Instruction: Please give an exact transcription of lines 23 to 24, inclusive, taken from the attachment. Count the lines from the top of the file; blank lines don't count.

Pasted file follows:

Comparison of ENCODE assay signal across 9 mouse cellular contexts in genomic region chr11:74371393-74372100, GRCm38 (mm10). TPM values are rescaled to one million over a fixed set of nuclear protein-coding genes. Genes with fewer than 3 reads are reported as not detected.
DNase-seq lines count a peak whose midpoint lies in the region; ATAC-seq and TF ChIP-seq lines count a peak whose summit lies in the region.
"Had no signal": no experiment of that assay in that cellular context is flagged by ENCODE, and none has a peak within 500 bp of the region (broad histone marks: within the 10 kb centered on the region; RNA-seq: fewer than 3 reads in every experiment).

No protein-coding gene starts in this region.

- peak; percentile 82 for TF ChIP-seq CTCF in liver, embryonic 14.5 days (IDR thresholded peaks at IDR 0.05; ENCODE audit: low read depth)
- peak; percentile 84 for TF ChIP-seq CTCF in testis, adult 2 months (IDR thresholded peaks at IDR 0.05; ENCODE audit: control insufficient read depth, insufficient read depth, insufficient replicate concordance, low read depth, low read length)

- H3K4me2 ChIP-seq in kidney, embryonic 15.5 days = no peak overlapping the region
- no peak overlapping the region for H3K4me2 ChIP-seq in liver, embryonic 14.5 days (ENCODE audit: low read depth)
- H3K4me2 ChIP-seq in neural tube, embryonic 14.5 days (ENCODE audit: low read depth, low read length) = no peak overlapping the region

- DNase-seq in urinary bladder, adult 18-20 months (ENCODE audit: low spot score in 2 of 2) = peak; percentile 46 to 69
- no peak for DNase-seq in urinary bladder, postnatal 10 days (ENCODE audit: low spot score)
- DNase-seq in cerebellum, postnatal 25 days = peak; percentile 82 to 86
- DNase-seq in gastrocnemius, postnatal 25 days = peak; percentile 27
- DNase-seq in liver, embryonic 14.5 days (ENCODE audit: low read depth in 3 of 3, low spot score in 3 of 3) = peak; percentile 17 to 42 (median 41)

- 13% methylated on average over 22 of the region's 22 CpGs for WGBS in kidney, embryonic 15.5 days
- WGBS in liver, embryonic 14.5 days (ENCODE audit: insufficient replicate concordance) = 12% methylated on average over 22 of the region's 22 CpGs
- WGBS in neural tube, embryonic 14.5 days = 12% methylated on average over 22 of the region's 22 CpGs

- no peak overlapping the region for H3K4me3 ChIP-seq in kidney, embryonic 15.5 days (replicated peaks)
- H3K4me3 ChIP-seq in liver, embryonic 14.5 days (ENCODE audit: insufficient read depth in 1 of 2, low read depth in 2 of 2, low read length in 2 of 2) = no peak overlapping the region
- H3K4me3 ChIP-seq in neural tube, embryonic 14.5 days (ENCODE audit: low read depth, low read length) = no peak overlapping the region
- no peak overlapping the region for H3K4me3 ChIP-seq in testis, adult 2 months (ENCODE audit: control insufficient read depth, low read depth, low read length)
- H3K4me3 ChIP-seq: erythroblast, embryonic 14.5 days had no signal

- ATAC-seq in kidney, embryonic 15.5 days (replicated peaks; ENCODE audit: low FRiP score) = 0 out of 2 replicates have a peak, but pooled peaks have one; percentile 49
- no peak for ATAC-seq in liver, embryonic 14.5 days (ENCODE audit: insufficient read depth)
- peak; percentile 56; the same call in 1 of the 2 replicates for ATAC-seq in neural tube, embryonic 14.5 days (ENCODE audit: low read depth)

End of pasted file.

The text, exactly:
- ATAC-seq in kidney, embryonic 15.5 days (replicated peaks; ENCODE audit: low FRiP score) = 0 out of 2 replicates have a peak, but pooled peaks have one; percentile 49
- no peak for ATAC-seq in liver, embryonic 14.5 days (ENCODE audit: insufficient read depth)